WHEATON, Illinois, September 29, 2011 (LifeSiteNews.com) - Therapists who favor normalizing homosexuality say that it is impossible to change sexual orientation, and that the attempt to change is inherently harmful. However, the final results of a long-term study published in the peer-reviewed Journal of Sex and Marital Therapy has joined hundreds of other studies in concluding that such therapy is both possible and potentially well-indicated for many individuals.
Psychologists Stanton L. Jones of Wheaton College and Mark A. Yarhouse of Regent University are the authors of the longitudinal study, which tracked individuals who sought sexual orientation change through involvement in a variety of Christian ministries affiliated with Exodus International.
The authors note that the study overcomes a primary criticism of same-sex attraction (SSA) therapy data - that the results are not adequately documented over a period of time - by assessing its 98 candidates over a period of six to seven years after therapy concluded.
Jones and Yarhouse’s results show the majority of candidates were successful in their goal of changing sexual orientation, and that the attempt was not harmful on average.
Of the original 98 subjects, 61 were successfully categorized for general outcome at the last assessment. Fifty-three percent were categorized as successful outcomes; specifically, 23 percent reported success in the form of an essential change to heterosexual orientation and functioning, while an additional 30 percent reported no longer identifying as homosexual while maintaining stable behavioral chastity. At the six-year mark, 20 percent reported fully embracing a gay self-identification.
Meanwhile, the authors say the measure of psychological distress did not, on average, reflect increases in psychological distress associated with the attempt to change.
“These results do not prove that categorical change in sexual orientation is possible for everyone or anyone, but rather that meaningful shifts along a continuum that constitute real changes appear possible for some,” states a press release announcing the study. The release also emphasizes, “the results do not prove that no one is harmed by the attempt to change, but rather that the attempt does not appear to be harmful on average or inherently harmful.”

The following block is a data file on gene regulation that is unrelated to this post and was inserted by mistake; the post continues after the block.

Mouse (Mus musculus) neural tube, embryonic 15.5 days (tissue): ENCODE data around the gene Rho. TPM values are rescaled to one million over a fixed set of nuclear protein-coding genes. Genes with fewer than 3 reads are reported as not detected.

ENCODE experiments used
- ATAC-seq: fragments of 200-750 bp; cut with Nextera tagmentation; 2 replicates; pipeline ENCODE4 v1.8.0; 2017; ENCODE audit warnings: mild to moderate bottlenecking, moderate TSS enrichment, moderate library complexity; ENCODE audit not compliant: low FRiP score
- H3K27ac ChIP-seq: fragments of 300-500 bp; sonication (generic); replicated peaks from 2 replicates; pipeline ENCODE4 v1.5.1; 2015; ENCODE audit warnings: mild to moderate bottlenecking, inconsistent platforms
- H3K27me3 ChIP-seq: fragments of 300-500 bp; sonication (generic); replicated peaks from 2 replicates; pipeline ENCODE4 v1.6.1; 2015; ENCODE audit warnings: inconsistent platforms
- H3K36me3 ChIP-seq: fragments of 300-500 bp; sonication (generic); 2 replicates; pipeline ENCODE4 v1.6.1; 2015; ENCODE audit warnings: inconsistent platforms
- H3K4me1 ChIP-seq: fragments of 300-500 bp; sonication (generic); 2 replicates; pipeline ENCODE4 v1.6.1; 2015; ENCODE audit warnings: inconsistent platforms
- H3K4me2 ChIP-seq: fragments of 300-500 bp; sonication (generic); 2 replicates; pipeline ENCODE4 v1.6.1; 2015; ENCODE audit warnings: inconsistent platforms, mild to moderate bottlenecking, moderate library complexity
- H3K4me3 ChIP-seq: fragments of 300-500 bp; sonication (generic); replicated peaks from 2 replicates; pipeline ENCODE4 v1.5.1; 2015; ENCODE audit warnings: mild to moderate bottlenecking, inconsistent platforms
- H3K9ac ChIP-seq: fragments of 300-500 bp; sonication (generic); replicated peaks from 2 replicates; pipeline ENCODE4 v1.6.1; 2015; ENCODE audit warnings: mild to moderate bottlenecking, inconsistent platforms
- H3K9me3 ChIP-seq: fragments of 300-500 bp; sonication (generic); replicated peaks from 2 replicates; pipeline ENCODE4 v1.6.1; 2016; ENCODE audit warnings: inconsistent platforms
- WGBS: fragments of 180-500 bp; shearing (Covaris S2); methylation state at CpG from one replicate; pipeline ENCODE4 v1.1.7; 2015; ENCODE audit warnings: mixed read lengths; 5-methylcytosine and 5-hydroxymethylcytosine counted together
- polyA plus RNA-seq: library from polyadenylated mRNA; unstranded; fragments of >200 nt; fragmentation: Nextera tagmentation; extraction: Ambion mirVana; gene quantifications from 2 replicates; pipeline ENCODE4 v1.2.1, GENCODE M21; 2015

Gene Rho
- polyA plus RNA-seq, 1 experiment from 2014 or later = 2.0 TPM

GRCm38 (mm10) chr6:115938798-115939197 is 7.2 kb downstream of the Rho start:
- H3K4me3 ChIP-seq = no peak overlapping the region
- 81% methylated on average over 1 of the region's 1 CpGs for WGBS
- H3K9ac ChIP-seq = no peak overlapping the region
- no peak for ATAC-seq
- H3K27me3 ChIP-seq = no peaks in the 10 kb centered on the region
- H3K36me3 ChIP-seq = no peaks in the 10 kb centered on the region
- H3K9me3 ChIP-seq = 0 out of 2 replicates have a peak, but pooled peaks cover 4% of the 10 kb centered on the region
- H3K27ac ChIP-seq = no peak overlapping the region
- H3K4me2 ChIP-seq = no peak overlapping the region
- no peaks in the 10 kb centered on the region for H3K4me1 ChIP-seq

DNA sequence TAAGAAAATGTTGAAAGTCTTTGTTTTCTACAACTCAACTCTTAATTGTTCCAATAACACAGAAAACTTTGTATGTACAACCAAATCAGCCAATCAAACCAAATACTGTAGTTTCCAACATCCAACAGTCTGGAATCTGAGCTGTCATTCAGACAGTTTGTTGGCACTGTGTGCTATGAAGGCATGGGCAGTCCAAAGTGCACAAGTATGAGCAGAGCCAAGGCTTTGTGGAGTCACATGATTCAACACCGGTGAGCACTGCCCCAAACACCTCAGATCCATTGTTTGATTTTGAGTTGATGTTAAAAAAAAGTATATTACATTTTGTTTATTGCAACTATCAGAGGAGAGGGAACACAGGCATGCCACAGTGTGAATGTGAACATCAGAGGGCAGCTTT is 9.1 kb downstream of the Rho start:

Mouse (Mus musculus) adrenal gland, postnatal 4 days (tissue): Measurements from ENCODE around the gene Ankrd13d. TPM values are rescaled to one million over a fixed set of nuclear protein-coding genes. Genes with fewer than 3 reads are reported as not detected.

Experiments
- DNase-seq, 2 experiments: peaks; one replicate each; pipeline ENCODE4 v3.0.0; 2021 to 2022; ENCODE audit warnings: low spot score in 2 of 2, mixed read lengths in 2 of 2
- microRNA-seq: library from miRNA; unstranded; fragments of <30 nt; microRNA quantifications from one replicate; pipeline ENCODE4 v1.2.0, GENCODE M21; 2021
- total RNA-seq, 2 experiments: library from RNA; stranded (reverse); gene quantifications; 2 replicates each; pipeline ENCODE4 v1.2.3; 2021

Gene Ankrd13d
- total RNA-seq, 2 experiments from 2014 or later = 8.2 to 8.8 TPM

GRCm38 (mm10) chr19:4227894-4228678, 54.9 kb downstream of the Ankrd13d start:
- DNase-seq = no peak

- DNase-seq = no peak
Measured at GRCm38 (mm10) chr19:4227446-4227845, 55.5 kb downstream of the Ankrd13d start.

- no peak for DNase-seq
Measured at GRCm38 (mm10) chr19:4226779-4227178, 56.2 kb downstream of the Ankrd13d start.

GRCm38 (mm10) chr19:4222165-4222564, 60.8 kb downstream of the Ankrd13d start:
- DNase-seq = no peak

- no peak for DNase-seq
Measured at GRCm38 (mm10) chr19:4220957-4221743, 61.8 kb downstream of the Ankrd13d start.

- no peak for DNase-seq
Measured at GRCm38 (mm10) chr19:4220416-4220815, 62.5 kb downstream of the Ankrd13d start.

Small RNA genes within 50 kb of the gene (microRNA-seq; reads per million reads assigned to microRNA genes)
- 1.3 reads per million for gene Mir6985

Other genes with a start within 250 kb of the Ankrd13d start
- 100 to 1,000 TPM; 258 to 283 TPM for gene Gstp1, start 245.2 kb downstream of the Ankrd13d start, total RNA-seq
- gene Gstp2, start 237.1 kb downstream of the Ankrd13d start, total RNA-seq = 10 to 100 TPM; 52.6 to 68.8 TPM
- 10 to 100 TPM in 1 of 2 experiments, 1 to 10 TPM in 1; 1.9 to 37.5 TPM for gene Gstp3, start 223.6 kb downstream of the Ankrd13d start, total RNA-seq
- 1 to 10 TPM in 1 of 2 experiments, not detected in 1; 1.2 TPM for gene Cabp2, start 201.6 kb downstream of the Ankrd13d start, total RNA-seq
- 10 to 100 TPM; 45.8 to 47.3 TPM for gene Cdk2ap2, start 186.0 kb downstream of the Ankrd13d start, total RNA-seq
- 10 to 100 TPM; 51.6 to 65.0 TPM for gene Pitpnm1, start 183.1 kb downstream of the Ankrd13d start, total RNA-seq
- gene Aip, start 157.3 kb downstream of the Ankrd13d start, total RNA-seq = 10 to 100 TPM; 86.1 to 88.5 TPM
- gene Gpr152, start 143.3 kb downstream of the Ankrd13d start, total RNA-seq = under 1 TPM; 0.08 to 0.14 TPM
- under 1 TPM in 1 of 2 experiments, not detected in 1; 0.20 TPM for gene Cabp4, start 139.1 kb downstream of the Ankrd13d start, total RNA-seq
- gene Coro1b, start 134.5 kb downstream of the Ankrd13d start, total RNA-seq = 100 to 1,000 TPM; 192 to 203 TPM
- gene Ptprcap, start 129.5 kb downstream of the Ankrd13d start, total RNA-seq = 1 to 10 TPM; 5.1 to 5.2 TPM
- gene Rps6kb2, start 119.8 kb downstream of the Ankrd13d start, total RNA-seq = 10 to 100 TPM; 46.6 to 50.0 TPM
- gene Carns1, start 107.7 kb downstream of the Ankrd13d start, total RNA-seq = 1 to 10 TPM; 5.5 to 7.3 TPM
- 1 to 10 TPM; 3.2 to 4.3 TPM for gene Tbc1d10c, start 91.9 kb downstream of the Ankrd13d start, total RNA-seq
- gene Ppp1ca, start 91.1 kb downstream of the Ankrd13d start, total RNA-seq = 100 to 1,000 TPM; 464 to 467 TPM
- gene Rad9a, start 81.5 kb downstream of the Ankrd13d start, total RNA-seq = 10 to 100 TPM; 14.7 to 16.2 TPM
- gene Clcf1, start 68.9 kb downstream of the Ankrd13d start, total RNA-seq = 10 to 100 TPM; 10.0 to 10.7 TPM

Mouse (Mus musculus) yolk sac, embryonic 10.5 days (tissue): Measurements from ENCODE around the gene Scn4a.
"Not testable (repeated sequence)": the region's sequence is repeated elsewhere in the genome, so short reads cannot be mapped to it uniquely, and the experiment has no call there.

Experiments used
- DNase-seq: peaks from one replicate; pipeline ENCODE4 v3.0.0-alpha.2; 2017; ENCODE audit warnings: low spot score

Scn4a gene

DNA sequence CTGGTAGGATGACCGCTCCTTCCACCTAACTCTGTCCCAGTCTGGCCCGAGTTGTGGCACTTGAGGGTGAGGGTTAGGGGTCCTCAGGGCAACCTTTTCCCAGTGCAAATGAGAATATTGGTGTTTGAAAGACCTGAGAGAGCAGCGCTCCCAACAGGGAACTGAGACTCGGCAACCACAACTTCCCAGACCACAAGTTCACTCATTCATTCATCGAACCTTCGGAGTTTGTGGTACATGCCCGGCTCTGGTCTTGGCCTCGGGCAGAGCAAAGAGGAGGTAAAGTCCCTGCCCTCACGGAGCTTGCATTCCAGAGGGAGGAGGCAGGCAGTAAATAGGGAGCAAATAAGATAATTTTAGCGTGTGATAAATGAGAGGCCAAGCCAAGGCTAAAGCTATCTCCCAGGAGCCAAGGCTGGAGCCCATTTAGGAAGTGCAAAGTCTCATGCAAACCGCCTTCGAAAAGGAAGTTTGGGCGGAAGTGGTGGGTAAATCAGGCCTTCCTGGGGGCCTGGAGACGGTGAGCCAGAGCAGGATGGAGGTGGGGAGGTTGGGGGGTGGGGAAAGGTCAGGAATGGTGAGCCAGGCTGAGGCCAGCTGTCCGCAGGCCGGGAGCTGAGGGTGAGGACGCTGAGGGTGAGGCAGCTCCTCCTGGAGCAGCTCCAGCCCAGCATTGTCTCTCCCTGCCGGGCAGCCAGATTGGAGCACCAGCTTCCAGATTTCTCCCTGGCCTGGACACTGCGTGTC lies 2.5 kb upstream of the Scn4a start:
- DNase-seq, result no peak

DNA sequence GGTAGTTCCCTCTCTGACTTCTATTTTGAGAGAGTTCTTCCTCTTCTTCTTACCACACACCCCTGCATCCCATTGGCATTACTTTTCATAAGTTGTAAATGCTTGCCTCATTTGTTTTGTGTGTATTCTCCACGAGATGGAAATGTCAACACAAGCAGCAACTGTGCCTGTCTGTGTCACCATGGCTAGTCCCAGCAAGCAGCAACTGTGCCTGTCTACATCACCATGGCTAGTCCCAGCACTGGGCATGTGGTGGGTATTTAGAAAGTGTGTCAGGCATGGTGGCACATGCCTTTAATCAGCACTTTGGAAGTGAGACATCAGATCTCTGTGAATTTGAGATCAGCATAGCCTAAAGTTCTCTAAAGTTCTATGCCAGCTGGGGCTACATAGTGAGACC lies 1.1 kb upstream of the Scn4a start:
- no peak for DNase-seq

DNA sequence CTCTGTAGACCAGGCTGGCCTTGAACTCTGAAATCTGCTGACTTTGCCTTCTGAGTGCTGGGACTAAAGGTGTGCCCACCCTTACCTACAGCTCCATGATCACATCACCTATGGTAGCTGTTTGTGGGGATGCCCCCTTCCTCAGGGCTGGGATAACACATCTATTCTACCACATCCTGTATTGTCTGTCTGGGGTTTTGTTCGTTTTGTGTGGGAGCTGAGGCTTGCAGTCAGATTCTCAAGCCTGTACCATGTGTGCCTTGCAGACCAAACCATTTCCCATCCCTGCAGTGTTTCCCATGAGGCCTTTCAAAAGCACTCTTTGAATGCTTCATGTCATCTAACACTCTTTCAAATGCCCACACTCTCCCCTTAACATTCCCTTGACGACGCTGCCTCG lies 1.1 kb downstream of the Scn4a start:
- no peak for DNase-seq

Dr. Jones told LifeSiteNews.com that the study was likely skewed toward optimism towards therapy, as it wasn’t able to count candidates who dropped out early. However, he said, the study still stands out from the crowd for its value as a long-term assessment of the viability of same-sex attraction therapy.
“The ‘silver standard’ [of SSA therapy studies] is a longitudinal study that follows people repeatedly over multiple years and also a prospective study that assesses people from the beginning of change. To the best of our knowledge, ours is the first such study,” wrote Jones in an email Thursday.
“The ‘gold standard’ would be a completely experimental and longitudinal study that would also randomly assign participants to different treatment groups with highly defined treatments; we believe such study would actually be impossible to perform.”
A meta-analysis of over 100 years’ worth of research into therapy for unwanted same-sex attraction published in June 2009 concluded that homosexuality was not immutable, and that individuals seeking change could benefit from therapy. The report, published by NARTH, included 600 reports from clinicians, researchers, and former clients principally published in professional and peer-reviewed journals.
Although the American Psychological Association discourages mental health professionals from offering sexual reorientation therapy, the group’s official position on such therapy states that there is “insufficient evidence” to either approve or discredit the practice.
Homosexuality was declassified as a mental disorder in 1973 in the Diagnostic and Statistical Manual of Mental Disorders (DSM), the universal standard for classification of mental illness, after years of high-pressure lobbying by gay rights activists. The change sparked a policy shift in other top professional associations, which now uniformly oppose SSA therapy.
Dr. Robert Spitzer, who was in charge of the DSM change, reversed his position on therapy for unwanted same-sex attraction nearly 30 years later to support such therapy based on his own research.